Mojave Road Drive

Barstow, California

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1 Review
4 out of 5
There is a lot to this long, remote road. It passes through a region where evidence abounds of prehistoric as well as historic inhabitants and travelers, from Mojave Indians to 19th-century soldiers who endured one of the West’s most inhospitable postings. Once known as the Government Road, the mostly single-lane road follows an ancient route that links a series of desert springs between the Colorado and Mojave rivers. The old Mojave Trail was used first by American Indians, then by Spanish padre Francisco Garcés in 1776, followed by trapper-explorer Jedediah Strong Smith in 1826 and a government surveying party in 1854 that was searching for an east-west railroad route. With the establishment of Fort Mojave later that decade, the old trail evolved into a road for freight wagons, the military and stagecoaches. Small military outposts, such as Fort Piute, were located at springs along the way. But with the arrival of the railroads in the 1880s, much of the Government Road fell into disuse and was forgotten. Mojave Road historian Dennis G. Casebier, author of the definitive history and driving guide Mojave Road Guide: An Adventure Through Time, and the group Friends of the Mojave Road have, however, revived interest in the old trail. Natural features include such rare desert wildlife as the disappearing desert tortoise, basin-and-range-type panoramas, vast forests of Joshua trees, assorted cacti, perennial springs, a dry (one hopes) ancient lakebed, and the year-round Mojave River. Topographic anomalies include Kelso Dunes; Cima Dome, a 75mile-square-mile blister in the earth’s surface; and the 300-foot-high walls of Afton Canyon, thought to have been created when Pleistocene Manix Lake drained through a rift in the earth caused by an earthquake 15,000 years ago. Human history is recalled at numerous prehistoric rock-art sites, abandoned homesteads, the crumbling remains of Fort Piute, and rustic Kelso Depot, an old railroad station that today serves as MNP’s visitor center. If you have time for a detour, you can visit Mitchell Caverns State Natural Preserve as well.
California Desert Byways

DESCRIPTION FROM:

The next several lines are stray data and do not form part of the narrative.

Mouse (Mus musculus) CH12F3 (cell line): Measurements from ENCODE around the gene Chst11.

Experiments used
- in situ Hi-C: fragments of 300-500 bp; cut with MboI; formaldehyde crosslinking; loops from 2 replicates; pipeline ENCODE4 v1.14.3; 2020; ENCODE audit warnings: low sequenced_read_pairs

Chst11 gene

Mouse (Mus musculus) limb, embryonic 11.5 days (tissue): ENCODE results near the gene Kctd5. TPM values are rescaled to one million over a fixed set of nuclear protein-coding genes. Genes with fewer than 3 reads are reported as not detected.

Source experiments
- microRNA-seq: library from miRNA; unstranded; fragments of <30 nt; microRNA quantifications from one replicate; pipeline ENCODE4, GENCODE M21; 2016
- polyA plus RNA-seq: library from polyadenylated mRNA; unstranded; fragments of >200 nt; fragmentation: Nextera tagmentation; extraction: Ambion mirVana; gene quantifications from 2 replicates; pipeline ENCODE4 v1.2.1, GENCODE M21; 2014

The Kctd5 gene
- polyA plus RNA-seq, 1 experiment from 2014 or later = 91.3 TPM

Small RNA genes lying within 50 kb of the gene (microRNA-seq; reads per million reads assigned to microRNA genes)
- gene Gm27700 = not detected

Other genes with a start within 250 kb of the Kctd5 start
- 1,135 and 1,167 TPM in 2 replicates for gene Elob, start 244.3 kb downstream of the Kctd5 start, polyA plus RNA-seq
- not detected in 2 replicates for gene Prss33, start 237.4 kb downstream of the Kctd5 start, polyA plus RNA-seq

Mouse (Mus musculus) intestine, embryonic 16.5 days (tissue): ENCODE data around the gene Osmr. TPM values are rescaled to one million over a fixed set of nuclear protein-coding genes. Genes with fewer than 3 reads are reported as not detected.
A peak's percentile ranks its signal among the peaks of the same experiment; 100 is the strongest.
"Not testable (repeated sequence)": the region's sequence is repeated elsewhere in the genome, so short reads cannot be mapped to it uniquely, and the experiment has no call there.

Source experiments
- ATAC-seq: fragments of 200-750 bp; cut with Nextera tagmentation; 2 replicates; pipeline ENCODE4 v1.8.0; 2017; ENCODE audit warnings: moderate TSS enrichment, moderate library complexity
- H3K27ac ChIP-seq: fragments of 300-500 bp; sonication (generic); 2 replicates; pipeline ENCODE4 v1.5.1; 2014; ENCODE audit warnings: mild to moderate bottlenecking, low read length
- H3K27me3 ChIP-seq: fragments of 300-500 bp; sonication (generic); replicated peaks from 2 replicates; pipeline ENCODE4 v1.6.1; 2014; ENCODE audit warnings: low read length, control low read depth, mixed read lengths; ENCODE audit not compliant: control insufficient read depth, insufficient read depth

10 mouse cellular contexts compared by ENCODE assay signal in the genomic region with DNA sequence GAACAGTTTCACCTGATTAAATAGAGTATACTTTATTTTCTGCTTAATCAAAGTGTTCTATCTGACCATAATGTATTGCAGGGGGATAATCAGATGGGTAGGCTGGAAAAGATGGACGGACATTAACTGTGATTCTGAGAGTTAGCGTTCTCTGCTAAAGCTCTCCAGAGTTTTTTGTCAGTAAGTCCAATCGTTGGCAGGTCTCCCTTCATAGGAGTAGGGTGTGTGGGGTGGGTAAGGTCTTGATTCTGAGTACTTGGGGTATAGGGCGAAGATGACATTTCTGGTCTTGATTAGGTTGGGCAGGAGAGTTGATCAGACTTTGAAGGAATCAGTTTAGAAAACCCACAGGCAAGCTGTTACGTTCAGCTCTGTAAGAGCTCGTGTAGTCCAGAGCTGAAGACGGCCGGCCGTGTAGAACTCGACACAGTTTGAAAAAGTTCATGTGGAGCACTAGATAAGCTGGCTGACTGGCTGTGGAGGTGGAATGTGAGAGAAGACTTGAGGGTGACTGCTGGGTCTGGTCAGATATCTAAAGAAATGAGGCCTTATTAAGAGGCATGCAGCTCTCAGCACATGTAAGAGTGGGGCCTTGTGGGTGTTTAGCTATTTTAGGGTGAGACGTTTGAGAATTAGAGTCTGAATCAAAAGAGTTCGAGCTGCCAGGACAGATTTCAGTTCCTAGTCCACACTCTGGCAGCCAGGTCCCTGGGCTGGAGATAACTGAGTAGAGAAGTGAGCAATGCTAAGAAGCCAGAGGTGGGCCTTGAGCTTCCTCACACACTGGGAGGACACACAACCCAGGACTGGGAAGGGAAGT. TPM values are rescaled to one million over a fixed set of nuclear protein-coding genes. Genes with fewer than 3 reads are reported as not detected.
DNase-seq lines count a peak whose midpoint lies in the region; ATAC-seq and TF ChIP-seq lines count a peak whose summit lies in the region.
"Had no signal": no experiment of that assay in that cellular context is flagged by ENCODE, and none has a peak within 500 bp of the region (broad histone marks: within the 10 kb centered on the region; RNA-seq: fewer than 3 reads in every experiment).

California Desert Byways

by Tony Huegel (Wilderness Press)

There is a lot to this long, remote road. It passes through a region where evidence abounds of prehistoric as well as historic inhabitants and travelers, from Mojave Indians to 19th-century soldiers who endured one of the West’s most inhospitable postings. Once known as the Government Road, the mostly single-lane road follows an ancient route that links a series of desert springs between the Colorado and Mojave rivers. The old Mojave Trail was used first by American Indians, then by Spanish padre Francisco Garcés in 1776, followed by trapper-explorer Jedediah Strong Smith in 1826 and a government surveying party in 1854 that was searching for an east-west railroad route. With the establishment of Fort Mojave later that decade, the old trail evolved into a road for freight wagons, the military and stagecoaches. Small military outposts, such as Fort Piute, were located at springs along the way. But with the arrival of the railroads in the 1880s, much of the Government Road fell into disuse and was forgotten. Mojave Road historian Dennis G. Casebier, author of the definitive history and driving guide Mojave Road Guide: An Adventure Through Time, and the group Friends of the Mojave Road have, however, revived interest in the old trail. Natural features include such rare desert wildlife as the disappearing desert tortoise, basin-and-range-type panoramas, vast forests of Joshua trees, assorted cacti, perennial springs, a dry (one hopes) ancient lakebed, and the year-round Mojave River. Topographic anomalies include Kelso Dunes; Cima Dome, a 75mile-square-mile blister in the earth’s surface; and the 300-foot-high walls of Afton Canyon, thought to have been created when Pleistocene Manix Lake drained through a rift in the earth caused by an earthquake 15,000 years ago. Human history is recalled at numerous prehistoric rock-art sites, abandoned homesteads, the crumbling remains of Fort Piute, and rustic Kelso Depot, an old railroad station that today serves as MNP’s visitor center. If you have time for a detour, you can visit Mitchell Caverns State Natural Preserve as well.